Though Brookins said he was unaware he missed sixty percent of his committee meetings since 2011, he gave a couple explanations for his low attendance. He first noted that his private law practice requires him to make his schedule up to a month in advance, and if a committee meeting gets called on short notice, it sometimes overlaps with prior obligations.
“If I have a conflict and there’s nothing major in that meeting then I’m going to what I have previously scheduled,” he said.
Brookins also said he belongs to more committees than many of his colleagues, so when meetings overlap, it’s impossible to attend both. However, like Brookins, 30th Ward Alderman Ariel Reboyras also sits on ten committees, but his attendance rate is more than forty points higher.
While Reboyras concedes that many meetings involve mostly routine items, for him, showing up is no less important. And show up he does. Reboyras boasts the second highest attendance rate of any sitting alderman, at 92.7 percent. His committee attendance comes in at 91.6 percent, just a tenth of a point shy of freshman Alderman Scott, who holds the top spot.
“I think the least we can do as elected officials is be present when there’s a committee hearing on any subject matter, no matter how difficult it might be, no matter how easy of a vote it’s going to be,” Reboyras said. “It’s key that when you are the representative of a ward you are there representing the people who voted you in.”
Civic obligation aside, Reboyras believes aldermen can reap concrete benefits from attending meetings, even on the most mundane issues. He recalls many instances during his tenure when service legislation proposed by other aldermen sparked new ideas he could use in his own ward.
What’s especially notable about Reboyras’s attendance rate is how long he’s kept it up. Among the city’s top ten best-attending aldermen, only four took office before 2015. Reboyras and 3rd Ward Alderman Pat Dowell are the only aldermen in the top ten who took office before 2011. According to the data, consistent attendance doesn’t usually last as long as Reboyras’s thirteen-year tenure. Freshman aldermen tend to show up frequently early in their terms, but their absences increase over time. For the thirty-six sitting alderman who took office before 2015, the average attendance rate stands at 70.9 percent. On the other hand, the fourteen aldermen who took office in 2015 or later average about eighty-one percent attendance. As these freshman aldermen’s terms continue, their attendance rates may slowly decline to the long-term average.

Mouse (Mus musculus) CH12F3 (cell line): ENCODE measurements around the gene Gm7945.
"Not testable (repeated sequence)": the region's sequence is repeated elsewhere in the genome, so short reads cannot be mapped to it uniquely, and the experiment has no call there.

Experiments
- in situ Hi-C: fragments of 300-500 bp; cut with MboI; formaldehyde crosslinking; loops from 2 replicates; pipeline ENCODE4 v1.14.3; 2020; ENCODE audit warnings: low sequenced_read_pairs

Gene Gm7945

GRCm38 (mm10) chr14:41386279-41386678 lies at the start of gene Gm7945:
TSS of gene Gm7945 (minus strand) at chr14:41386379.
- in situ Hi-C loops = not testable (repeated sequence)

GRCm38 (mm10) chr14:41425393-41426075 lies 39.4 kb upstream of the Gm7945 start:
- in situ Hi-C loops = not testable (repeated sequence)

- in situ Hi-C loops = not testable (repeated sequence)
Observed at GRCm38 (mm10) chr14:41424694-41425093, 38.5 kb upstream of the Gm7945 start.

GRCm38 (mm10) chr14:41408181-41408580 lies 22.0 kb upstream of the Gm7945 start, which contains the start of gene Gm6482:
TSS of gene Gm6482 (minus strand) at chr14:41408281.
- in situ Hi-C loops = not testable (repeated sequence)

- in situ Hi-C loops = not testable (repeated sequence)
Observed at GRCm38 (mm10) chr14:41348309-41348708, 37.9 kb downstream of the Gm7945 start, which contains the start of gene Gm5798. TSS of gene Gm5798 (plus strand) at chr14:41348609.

Legislative Heavy Lifting
Political researcher Dick Simpson finds committee attendance an especially telling indicator of aldermen’s involvement in the legislative process. A political science professor at the University of Illinois at Chicago and former 44th Ward alderman, Simpson said committee meetings are where the majority of legislating takes place. Though most committee meetings do involve the passage of bills covering ward service items, debate and discussion over substantive, city-wide legislation also occur here. Thus, he said, if someone wants to have a said in how broad policy changes get put into effect, they need to show up to their committees. In Simpson’s eyes, aldermen who fail to attend committees are selling their constituents short.
“They aren’t staying on top of legislation,” he said. “They’re not even seeing opportunities for service legislation they should be guiding through the council. My general sense is that the aldermen who don’t attend are among the worst aldermen.”
By going through the motions and removing themselves from committee discussions, aldermen cede more control to committee chairmen, whose presence at the table is essentially guaranteed. Chairmen make their meetings ninety-seven percent of the time on average. Part of this may have to do with scheduling—chairs call the meetings, so they won’t plan one if they can’t attend—but beyond that, they’re the members carrying real power. Chairmen determine what hearings get held, what legislation comes before committee, and how it’s introduced to the council. Without general members there to voice potential opposition, the chairman’s agenda gets a virtual fast-pass to City Council.